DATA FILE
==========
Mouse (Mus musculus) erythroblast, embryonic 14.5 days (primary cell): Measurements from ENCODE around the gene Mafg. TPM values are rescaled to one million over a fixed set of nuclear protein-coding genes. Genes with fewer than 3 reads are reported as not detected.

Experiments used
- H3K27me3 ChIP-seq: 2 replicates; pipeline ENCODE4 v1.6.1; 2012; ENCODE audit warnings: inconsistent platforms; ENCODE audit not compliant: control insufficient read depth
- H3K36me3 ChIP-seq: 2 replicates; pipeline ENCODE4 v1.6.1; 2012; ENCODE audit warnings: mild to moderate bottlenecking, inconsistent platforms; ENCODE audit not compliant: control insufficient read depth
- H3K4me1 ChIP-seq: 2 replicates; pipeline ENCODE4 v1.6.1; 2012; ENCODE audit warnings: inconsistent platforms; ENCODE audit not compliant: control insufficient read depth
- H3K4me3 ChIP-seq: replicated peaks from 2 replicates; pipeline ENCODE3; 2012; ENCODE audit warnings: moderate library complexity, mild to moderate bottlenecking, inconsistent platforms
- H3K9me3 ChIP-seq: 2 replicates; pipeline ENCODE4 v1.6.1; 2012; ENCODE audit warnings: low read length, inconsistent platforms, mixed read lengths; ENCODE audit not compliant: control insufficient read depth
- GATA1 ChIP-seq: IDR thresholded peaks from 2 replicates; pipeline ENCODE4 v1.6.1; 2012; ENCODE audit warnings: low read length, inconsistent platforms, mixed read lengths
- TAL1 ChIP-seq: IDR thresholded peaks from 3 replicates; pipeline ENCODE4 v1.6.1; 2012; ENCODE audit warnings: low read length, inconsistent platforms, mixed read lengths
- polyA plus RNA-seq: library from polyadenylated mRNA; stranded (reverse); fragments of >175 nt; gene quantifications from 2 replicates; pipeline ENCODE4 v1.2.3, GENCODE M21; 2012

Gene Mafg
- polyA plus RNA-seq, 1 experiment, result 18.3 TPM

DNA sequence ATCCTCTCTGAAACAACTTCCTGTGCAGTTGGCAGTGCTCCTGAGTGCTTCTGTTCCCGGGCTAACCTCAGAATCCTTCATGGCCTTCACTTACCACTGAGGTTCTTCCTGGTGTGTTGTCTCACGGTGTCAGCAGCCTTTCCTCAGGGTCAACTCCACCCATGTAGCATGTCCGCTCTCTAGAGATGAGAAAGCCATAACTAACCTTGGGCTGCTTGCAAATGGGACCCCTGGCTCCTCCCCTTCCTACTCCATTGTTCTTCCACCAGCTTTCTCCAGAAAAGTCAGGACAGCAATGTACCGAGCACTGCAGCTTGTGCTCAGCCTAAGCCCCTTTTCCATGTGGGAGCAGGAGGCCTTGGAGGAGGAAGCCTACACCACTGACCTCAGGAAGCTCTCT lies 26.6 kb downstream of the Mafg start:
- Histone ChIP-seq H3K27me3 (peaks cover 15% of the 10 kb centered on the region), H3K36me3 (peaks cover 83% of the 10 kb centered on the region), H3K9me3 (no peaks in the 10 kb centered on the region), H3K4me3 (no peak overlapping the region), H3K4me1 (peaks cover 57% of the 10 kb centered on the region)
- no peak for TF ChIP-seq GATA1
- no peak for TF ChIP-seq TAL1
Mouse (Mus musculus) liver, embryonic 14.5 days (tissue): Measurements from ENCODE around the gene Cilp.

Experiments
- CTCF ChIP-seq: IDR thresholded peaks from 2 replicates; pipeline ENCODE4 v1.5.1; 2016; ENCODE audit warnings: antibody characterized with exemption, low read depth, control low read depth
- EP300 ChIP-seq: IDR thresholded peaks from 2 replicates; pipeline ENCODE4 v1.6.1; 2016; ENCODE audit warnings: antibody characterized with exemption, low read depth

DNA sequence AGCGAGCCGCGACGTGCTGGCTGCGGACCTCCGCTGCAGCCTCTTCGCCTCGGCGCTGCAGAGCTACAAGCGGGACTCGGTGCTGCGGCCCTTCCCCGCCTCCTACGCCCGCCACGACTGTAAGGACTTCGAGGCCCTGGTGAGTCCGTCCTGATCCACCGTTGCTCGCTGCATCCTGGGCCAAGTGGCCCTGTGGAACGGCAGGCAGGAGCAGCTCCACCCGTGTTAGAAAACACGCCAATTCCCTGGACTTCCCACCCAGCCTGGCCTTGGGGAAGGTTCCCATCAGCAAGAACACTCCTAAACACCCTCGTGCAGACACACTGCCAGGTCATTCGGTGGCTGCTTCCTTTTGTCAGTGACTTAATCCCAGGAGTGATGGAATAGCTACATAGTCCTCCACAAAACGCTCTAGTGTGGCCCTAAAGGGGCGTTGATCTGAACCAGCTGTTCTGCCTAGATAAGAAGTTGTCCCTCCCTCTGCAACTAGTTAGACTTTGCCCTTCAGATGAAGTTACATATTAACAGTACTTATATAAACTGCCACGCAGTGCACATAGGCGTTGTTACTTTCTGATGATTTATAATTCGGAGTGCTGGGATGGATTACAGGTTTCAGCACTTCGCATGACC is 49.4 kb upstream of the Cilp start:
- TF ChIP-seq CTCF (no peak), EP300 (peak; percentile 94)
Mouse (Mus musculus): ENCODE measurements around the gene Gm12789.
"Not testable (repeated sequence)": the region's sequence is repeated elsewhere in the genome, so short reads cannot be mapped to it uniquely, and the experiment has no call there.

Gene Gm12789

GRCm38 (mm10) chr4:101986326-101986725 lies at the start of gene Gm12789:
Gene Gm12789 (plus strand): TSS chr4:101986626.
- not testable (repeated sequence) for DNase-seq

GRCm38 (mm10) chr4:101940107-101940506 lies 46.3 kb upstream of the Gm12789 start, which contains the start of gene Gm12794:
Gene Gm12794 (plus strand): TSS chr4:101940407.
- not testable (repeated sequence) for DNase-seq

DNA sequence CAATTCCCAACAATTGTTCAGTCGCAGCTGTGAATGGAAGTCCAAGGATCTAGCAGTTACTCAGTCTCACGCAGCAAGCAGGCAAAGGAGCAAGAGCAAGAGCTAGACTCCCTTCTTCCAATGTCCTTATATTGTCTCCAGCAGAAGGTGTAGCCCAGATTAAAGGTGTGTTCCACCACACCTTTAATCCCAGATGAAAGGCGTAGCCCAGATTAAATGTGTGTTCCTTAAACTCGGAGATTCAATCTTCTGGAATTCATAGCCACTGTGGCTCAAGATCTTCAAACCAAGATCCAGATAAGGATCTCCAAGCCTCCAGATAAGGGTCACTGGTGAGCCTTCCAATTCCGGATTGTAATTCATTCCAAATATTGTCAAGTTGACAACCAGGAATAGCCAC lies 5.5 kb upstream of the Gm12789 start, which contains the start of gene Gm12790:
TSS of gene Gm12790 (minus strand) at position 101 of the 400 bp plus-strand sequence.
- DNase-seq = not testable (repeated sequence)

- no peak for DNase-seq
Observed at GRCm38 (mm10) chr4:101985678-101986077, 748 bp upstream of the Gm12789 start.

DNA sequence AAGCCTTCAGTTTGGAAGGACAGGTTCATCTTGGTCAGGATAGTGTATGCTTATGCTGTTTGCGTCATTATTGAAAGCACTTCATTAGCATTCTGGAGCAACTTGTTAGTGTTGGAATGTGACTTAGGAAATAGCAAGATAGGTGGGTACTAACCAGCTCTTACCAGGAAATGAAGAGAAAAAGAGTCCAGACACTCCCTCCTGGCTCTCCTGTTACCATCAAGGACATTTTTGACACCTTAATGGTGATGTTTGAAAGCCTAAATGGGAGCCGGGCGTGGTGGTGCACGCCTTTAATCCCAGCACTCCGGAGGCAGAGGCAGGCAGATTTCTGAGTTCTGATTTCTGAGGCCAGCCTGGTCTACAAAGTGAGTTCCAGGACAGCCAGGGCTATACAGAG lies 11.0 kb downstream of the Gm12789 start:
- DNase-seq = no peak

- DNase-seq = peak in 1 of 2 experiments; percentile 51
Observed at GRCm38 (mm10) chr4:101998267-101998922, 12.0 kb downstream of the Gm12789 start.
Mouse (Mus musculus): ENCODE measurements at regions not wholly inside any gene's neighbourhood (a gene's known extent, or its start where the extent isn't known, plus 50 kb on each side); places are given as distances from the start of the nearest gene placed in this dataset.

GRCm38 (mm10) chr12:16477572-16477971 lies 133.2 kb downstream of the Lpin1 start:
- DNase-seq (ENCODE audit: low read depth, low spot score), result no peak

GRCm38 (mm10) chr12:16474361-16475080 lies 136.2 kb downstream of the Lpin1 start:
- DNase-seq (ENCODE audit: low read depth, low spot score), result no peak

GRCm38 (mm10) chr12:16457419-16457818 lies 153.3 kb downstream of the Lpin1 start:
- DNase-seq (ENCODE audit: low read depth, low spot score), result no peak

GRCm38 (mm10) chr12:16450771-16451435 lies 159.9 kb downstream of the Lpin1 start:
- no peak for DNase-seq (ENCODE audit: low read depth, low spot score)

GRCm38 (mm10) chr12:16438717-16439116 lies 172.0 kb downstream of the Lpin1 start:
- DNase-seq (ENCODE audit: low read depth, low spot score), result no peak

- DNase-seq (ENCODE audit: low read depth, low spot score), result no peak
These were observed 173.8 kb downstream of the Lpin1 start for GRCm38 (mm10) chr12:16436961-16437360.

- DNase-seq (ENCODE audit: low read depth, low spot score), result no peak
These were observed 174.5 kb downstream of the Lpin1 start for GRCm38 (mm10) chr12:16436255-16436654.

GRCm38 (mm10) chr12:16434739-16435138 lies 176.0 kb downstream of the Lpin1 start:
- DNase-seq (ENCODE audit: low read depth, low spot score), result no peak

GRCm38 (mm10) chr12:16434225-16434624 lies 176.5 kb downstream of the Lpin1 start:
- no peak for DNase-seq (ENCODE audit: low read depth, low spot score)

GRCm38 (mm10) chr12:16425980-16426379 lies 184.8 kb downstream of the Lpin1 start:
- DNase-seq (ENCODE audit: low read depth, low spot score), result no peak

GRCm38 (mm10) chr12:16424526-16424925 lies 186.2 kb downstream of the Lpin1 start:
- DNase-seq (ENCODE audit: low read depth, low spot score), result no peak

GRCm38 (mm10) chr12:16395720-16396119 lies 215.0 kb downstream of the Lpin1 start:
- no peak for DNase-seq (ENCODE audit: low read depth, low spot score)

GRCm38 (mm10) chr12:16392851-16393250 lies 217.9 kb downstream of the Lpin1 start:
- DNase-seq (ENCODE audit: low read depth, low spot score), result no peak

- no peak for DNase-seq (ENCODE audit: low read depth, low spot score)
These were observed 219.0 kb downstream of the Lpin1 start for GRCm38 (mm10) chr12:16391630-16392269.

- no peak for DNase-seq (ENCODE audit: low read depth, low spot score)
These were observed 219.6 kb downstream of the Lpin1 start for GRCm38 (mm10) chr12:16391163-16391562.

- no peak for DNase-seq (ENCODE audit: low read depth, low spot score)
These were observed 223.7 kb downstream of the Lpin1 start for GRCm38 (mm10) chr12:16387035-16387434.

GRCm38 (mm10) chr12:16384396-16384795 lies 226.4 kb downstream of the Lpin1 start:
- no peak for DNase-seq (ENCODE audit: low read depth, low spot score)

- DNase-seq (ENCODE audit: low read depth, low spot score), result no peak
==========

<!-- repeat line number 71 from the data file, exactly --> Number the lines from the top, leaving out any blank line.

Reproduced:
These were observed 219.6 kb downstream of the Lpin1 start for GRCm38 (mm10) chr12:16391163-16391562.